Friday kicked off the first day of spring, so we’re supposed to be thinking about new beginnings, fresh starts and de-cluttering. For the TJMS, one way we try to freshen up every year is with our annual Take a Loved One to the Doctor Day, which encourages everyone to persuade a loved one to visit a health professional.
I really can’t think of a better thing to dedicate or re-dedicate ourselves to than our health or the health of the people we love. So I encourage you to take the pledge to help those you care about live a longer, healthier life.
It’s no secret that African-Americans suffer disproportionately from a variety of diseases that can be prevented, or at least managed if detected in time, including HIV and AIDS. In fact, African-Americans face the most severe rates of HIV infection in the nation. One in 16 black males will be diagnosed with HIV during their lifetime, and for black women, that number is one in 30. And the sad fact is that many people living with HIV are unaware that they are infected, so unless they are taking preventive measures, they stand to pass the disease on to many more people.
Everyone reading this knows someone who is being sexually irresponsible, and if that person is you or someone you love, this would be a great time to turn that behavior around – because although the statistics I shared with you are frightening, the good news is there are some things we can do to make a difference, starting with participating in Take a Loved One to the Doctor Day. If you get tested for HIV, only good can come of it. If you don’t have it, you can make sure you never get it by practicing safe sex, and if you do have it, you can begin to do whatever it takes to begin to get healthier and to begin to practice responsible sexual behavior.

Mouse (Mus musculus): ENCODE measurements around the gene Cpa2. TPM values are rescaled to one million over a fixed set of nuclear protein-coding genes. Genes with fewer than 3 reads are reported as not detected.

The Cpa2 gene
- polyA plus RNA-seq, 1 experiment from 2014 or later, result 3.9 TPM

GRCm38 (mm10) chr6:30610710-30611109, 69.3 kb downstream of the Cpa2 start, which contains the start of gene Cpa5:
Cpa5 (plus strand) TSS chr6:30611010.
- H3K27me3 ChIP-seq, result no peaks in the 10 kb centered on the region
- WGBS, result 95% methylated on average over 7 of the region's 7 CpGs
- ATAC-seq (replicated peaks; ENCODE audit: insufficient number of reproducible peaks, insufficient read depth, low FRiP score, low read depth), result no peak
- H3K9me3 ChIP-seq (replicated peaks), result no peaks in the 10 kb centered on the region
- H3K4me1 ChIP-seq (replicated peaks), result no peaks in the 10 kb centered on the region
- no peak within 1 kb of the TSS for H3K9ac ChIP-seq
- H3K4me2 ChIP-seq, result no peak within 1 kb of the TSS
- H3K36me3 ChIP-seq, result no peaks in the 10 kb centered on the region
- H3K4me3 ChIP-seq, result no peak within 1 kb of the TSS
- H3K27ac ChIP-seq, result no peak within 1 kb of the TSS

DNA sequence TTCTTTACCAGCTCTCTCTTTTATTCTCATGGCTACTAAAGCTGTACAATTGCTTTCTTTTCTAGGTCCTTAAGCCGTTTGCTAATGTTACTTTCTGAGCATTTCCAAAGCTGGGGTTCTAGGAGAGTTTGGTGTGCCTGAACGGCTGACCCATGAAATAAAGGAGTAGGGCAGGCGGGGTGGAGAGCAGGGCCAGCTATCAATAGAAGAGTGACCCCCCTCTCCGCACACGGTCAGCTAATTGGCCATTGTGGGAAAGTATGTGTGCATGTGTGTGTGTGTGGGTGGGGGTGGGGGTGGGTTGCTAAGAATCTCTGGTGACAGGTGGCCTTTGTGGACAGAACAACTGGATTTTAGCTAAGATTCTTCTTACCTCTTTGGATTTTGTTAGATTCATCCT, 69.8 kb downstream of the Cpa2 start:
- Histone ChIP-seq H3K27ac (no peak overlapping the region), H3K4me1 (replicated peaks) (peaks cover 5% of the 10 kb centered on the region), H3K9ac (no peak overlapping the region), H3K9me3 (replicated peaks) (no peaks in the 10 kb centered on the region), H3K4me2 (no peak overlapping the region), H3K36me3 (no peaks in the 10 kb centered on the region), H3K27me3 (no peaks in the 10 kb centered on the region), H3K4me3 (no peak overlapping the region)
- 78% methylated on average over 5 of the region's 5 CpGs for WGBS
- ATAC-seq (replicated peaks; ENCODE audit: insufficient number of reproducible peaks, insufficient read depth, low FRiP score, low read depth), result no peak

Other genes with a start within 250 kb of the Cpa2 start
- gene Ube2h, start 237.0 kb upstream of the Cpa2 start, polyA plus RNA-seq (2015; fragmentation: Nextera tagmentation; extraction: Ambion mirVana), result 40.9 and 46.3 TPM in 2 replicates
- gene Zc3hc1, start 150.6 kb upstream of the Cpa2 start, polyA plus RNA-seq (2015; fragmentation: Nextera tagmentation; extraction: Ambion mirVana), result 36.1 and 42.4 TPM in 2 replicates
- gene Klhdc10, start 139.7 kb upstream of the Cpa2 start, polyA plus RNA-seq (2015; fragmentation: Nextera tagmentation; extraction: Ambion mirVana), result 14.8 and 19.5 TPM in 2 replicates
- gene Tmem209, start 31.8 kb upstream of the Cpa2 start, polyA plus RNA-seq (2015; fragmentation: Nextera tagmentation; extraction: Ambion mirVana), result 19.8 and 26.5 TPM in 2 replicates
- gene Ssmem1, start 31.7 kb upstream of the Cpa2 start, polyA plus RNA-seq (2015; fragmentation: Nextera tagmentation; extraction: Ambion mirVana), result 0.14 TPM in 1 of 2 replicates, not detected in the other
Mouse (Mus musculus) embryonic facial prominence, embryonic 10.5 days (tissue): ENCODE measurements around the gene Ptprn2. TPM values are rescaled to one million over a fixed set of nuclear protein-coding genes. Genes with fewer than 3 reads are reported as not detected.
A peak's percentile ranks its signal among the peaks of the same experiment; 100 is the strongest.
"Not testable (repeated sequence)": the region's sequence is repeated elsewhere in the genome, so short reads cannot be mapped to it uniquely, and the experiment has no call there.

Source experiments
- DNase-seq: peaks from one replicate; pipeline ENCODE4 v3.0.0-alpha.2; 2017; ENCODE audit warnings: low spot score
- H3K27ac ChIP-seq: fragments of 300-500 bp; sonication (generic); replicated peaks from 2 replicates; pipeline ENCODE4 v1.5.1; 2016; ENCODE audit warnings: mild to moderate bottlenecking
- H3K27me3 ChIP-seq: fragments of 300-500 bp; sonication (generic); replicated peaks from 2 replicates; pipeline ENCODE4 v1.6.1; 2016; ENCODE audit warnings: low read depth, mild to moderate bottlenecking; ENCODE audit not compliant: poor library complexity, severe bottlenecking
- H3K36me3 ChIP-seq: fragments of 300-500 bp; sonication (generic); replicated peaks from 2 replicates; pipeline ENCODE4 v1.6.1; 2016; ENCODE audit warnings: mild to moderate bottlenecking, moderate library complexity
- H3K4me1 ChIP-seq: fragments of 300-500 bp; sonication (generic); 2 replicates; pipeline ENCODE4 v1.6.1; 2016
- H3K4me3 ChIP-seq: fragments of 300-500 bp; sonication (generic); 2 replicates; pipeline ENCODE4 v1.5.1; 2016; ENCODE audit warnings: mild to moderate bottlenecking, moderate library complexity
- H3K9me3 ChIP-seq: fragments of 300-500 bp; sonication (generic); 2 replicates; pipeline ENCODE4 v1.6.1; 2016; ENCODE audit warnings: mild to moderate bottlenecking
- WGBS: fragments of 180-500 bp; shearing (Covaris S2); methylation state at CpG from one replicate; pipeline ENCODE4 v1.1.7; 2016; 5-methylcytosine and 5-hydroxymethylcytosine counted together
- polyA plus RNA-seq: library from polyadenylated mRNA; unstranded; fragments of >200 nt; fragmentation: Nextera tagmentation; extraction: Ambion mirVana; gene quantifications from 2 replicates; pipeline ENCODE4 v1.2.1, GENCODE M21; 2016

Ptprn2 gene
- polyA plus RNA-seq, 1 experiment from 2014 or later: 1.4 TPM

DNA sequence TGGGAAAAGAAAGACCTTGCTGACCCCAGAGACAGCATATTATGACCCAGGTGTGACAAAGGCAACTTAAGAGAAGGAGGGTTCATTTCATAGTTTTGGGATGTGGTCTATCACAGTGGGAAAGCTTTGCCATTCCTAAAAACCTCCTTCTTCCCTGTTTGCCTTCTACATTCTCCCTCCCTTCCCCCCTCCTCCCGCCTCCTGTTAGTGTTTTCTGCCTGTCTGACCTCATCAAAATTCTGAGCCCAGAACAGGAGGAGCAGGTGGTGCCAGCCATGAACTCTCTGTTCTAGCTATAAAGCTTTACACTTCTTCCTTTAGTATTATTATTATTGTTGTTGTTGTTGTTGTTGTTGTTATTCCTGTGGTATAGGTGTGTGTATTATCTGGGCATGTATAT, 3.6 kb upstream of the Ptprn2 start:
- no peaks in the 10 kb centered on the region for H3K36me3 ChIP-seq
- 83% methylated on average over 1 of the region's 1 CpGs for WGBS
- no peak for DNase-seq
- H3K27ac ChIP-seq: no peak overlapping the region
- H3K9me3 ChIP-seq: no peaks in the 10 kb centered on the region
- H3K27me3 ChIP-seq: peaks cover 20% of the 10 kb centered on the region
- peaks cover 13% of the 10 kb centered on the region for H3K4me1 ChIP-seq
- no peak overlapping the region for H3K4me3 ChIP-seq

Visiting the doctor on a regular or at least a yearly basis is important to everyone, but it’s even more crucial to our community. Take a Loved One to the Doctor Day was designed to reduce the gap in health care between African-Americans and other populations, improve access to health care information, provide information to the African-American community and take an active role in helping the special people you love find health care.
We’ve set the date for Tuesday, April 7th, but it doesn’t have to start or end on that date. In fact, we need to take responsibility for our loved ones by setting up an appointment for our family and friends today. If they do not have a regular doctor or lack health insurance, contact their local community health center or health department to find out about free or low-cost care.
And listen, don’t just show up on April 7th and say, “Tom Joyner told me to bring my loved one to the doctor!” Go through the proper channels; make sure you and your loved one are wearing clean underwear, and don’t complain about the old People magazines in the waiting room. Just pretend like you didn’t now that Star Jones had left “The View.”
It’s time for us to become accountable for the things in life that are important to us, and that means taking charge of our health and making sure the people we care about are doing the same. Make the pledge today to enhance and extend the lives of those you love. And take a loved one to the doctor.
For more information about HIV testing in your area, visit www.HIVtest.org.